Benvinguts a Barcelona!


My first plane trip was to Barcelona in 2008. Now almost 10 years later I decided to go back!

I remembered that Barcelona was a "young" city, not in the sense of recent, but because it perfectly conjugated tradition with new ideas, which is perhaps why it is one of the cities in Europe with the most tourists.

We left Lisbon very early on the first flight in the morning, via TAP and the sun rose and we were already over Madrid. Sleepiness was replaced by expectations and soon we were in Plaza de Catalunya with our backpacks on our backs!

Casa Batlló

With a map in our hand, we already knew what we wanted to visit and so we went up Passeig de Grácia, number 43, where we found the first building to be included on the UNESCO World Heritage List, designed by Antoni Gaudí, one of the most famous Catalan architects and an icon of this city, the famous Casa Batlló.

A surprising game of lights underneath the various balconies enhances the details and all their beauty. Unmissable!

Casa Milà

From here we continue up the avenue to Casa Milà, which is also known as La Pedrera. It is located in the same area but at number 92. It is one of several buildings with Gaudí's imprint that impresses with its beauty and its lines contrast with the buildings around it. It looks like a house carved out of a large stone and there are people who live there...

Afterward, we went down Rambla de Catalunya (parallel to Passeig de Gràcia) to Plaza de Catalunya enjoying the city on a Saturday morning. We cross the square and enter the Ramblas, towards the sea.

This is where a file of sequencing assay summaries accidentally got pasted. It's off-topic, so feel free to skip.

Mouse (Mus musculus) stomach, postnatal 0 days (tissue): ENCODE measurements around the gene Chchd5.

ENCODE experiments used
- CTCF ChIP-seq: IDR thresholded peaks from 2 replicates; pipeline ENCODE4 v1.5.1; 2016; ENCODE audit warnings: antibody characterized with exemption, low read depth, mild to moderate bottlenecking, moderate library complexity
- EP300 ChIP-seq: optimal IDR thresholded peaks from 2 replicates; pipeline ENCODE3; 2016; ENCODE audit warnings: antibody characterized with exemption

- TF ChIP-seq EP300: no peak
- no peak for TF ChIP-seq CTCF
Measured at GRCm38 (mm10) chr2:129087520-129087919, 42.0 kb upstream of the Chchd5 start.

La Boqueria Market

Shortly after, the famous La Boqueria market, which opened in 1840, appeared on our left. This is the oldest municipal market in Barcelona! Walking through its crowded corridors is like enjoying a game where colors, smells, and sounds are mixed perfectly and the chaotic organization of the place invites you to try its products where fruits, spices, gums, and juices stand out because of the way they are meticulously arranged.

Each one already equipped with its own juice, we continued down the Ramblas, until we found our hotel where we took the opportunity to check in and drop some weight in the rooms.

Monument to Colón 

We didn't waste much time at the hotel and continued our walk down the Ramblas to the Monument to Cristovão Colombo (Colón as they call him here), inaugurated within the scope of Expo 1888, already very close to the Porto Velho area.

We climb to the top of the statue, and from here it is possible to have a panoramic view of this area of the city. Simply spectacular! Here are some panoramic photos of the area.

Then it was just crossing the road and we continued our walk through Port Vell (Old Port), the port of Barcelona that has the Mediterranean as a backdrop. If in the city we feel the permanent presence of South American and Indian people, this area has a lot of African people who use the space to sell their replicas, from glasses, sneakers, bags, and crafts, to Barcelona equipment with Leonel Messi in the spotlight :)

Port Vell

At this point, the day was already long and tiredness was beginning to take hold, but we still decided to walk around the Gothic Quarter.

Gothic Quarter

This is one of the oldest areas of the city and owes its name to the predominant architectural style in the buildings and monuments in that area, the Gothic style. I confess that it is one of the areas that particularly attracted me and where we can "get lost" and enjoy the true essence of this great metropolis.

The beautiful gothic-style church transports us back in time!

In the end, we still passed by the Cathedral of Barcelona, but because it was late, we left its visit for another day.

Barcelona Cathedral

After this brief visit to this imposing monument, we continue our walk through the narrow streets of the Gothic quarter, where we pass by the Palau de la Generalitat de Catalunya, the seat of the Presidency of Catalunya.

Palau de la Generalitat da Catalunya